Amid all our talk about missiles and sinking ships, Bathtub Safety Officer Rafferty came by the house yesterday for a seasonal check-up and was alarmed to discover that I had the ladder out. We had a brief, but intense discussion.
BSOR: I hope you’re not planning to use this.
Me: I AM planning to use it. I’m going to wash the second floor windows.
BSOR: Ladders are dangerous. A terrible hazard.
Me: I think you’re confused. Gravity is dangerous. Carelessness is a hazard. But ladders can be useful.
BSOR: Ladders should be outlawed, or at least fixed with graphic warnings.
Me: Graphic like the proposed new cigarette labels?
BSOR: Yes, with big, gruesome images of broken bones and severe head wounds – anything to make you think twice. Especially at this time of year when a lot of amateur aerialists go high off the ground to scoop wet, slippery leaves out of gutters. That combination of excessive altitude and loss of friction – it’s horrifying. Like watching a clown walk a tightrope made from banana peels.
Me: I don’t have gutters. I’m just doing windows. I’ll be careful.
BSOR: Everyone who goes up on a ladder thinks they’re being careful. But they’re forgetting one thing. The universe is perverse, and it has a twisted sense of humor. Remember the Tarzan movies?
Me: Of course. With Johnny Weismuller!
BSOR: And in those films he had a son.
Me: Named “Boy”!
BSOR: I’m sorry to be the one to tell you, the actor who played “Boy” just passed away. He fell off a ladder. Imagine it! You’re famous for being a Jungle Boy, swinging through the trees, and this is how it ends? The universe goes out of its way to mock us!
Me: That’s very sad.
BSOR: And that’s why I don’t want to get out of bed in the morning. Until I realize the bed could catch on fire or a spring inside the mattress could break its moorings and suddenly, violently extend, piercing my heart. So I get up.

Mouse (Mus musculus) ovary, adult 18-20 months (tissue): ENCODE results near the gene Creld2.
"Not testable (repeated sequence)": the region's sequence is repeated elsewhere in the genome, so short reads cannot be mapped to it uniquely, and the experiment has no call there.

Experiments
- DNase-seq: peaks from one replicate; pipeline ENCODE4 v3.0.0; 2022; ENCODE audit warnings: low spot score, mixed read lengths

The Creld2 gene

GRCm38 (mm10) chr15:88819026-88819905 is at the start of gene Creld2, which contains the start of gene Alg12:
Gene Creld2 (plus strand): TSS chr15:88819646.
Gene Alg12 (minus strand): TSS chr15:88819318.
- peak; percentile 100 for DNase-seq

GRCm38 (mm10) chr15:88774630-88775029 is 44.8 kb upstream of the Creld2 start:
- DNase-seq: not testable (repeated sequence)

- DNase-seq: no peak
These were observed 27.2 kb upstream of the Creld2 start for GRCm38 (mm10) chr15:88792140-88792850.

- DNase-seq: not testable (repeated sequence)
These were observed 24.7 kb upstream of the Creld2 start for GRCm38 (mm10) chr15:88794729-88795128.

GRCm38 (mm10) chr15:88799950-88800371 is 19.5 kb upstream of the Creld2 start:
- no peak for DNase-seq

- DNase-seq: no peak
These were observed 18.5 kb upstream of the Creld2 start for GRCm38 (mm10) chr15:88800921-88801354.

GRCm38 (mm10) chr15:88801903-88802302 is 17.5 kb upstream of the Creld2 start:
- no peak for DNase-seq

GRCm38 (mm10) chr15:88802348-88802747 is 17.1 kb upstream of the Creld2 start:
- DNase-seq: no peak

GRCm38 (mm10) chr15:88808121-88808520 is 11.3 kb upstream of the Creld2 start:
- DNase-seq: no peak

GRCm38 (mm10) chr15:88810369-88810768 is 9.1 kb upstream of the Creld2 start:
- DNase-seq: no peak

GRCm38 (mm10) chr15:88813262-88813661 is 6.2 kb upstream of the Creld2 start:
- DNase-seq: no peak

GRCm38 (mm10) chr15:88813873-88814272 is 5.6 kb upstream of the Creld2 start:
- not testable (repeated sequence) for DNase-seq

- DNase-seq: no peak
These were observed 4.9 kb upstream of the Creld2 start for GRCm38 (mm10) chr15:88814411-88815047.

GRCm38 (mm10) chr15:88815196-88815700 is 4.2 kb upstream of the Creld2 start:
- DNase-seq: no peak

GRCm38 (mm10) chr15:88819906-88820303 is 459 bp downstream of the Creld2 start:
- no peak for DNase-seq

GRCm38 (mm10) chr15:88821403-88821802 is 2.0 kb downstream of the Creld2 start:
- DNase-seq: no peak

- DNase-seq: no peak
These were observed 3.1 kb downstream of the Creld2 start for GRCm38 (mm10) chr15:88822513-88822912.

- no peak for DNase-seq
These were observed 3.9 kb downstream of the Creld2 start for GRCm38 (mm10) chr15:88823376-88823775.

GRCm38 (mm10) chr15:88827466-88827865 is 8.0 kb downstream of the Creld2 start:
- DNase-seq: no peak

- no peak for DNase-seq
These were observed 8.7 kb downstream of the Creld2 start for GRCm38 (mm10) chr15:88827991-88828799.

Me: I appreciate your concern. But I’m going to use the ladder.
BSOR: I’ll need to see your LOL.
Me: Beg your pardon?
BSOR: Your Ladder Operator’s License.
Me: There’s no such thing. Is there?
BSOR: In my perfect world, there would be. And you’d have to go through training to get one. They’d teach you about basic stability, extension dynamics, power line awareness, footwear security, tool belt management and the habits of bees.
Me: I think the political environment just shifted away from favoring more regulation. I’m going to go up there.
BSOR: Sudden shifts of any kind are also very, very dangerous. People don’t recognize the value of balance. Balance in all things!
And then he issued me a Safety Police Officer’s Ticket (SPOT) for planning an Above Grade Gravity Rule Altitude Violation And Totally Ignoring Offical No! (AGGRAVATION).
I protested, saying I hadn’t done anything wrong. He agreed, and said that’s the best time to “catch” me, before the fact and not when I’m actually tumbling off the ladder.
But then BSOR has always loved acronyms and pre-enforcement of rules that don’t exist.
What is your policy towards ladders?